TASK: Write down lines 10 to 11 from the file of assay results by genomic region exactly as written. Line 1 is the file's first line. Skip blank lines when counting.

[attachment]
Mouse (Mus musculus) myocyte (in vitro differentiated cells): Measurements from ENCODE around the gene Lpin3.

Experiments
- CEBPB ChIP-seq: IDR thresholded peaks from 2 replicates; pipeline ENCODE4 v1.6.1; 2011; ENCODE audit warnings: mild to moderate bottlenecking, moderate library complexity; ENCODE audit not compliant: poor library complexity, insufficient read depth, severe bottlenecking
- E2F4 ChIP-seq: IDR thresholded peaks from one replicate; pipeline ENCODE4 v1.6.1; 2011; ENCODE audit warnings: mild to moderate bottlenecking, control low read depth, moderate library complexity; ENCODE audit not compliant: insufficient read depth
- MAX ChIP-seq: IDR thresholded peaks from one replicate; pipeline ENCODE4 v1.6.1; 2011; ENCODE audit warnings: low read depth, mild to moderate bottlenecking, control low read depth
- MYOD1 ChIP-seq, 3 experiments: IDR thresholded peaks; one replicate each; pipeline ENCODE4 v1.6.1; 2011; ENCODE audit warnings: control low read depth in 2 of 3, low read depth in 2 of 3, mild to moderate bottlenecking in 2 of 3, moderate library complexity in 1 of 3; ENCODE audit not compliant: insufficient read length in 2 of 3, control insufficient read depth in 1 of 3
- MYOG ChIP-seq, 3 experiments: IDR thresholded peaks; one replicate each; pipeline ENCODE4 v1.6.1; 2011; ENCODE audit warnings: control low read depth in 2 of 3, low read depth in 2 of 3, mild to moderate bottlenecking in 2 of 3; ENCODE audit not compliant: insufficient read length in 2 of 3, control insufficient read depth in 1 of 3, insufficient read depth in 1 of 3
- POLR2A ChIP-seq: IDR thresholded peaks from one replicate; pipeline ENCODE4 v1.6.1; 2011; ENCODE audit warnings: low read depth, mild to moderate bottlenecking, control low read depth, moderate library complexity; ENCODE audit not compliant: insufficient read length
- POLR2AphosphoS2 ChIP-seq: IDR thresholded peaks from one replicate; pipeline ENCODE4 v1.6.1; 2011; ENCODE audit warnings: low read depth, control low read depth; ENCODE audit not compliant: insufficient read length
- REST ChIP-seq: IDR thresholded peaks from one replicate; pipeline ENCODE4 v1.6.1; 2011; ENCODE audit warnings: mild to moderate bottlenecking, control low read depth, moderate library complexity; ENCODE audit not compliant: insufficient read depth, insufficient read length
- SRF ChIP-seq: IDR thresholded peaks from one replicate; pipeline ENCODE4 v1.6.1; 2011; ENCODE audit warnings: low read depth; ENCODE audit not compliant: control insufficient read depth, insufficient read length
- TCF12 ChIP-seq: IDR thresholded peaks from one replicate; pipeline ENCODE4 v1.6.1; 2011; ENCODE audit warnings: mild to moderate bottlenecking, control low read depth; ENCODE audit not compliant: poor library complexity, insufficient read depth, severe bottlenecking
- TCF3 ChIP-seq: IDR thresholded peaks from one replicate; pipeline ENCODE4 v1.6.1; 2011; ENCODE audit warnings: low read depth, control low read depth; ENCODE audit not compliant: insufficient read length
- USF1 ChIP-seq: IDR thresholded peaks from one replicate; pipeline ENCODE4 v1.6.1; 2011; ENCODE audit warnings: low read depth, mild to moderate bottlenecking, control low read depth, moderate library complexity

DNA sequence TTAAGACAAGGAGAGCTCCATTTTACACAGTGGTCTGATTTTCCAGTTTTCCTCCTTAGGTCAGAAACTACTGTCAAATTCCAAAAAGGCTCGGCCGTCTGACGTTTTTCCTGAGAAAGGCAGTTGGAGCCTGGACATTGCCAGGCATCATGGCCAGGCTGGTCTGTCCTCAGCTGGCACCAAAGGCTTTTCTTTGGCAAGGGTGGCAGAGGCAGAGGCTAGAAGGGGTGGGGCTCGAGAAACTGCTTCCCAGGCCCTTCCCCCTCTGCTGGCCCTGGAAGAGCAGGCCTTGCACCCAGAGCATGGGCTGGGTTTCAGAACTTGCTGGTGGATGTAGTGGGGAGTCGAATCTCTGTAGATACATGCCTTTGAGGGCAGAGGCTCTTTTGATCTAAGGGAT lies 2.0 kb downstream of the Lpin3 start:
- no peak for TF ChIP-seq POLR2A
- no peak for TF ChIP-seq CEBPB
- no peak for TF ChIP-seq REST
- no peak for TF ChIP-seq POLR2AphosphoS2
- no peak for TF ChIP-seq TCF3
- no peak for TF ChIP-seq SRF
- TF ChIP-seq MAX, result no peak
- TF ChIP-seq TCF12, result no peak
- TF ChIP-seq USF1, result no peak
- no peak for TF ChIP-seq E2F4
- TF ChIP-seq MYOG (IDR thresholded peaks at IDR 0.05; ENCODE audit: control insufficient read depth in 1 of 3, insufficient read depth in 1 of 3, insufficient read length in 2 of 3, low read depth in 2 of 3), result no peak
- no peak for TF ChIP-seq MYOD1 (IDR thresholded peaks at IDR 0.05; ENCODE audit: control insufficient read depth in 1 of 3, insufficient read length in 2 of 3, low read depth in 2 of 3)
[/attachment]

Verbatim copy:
- REST ChIP-seq: IDR thresholded peaks from one replicate; pipeline ENCODE4 v1.6.1; 2011; ENCODE audit warnings: mild to moderate bottlenecking, control low read depth, moderate library complexity; ENCODE audit not compliant: insufficient read depth, insufficient read length
- SRF ChIP-seq: IDR thresholded peaks from one replicate; pipeline ENCODE4 v1.6.1; 2011; ENCODE audit warnings: low read depth; ENCODE audit not compliant: control insufficient read depth, insufficient read length